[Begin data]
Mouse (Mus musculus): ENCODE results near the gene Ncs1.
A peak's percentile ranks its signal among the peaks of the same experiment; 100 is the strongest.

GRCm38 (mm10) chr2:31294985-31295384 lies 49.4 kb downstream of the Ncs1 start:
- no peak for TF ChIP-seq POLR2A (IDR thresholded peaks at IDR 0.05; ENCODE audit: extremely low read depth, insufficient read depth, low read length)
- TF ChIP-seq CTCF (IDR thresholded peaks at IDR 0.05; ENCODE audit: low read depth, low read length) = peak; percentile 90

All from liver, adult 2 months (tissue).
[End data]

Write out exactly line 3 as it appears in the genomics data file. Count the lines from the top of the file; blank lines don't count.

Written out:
GRCm38 (mm10) chr2:31294985-31295384 lies 49.4 kb downstream of the Ncs1 start: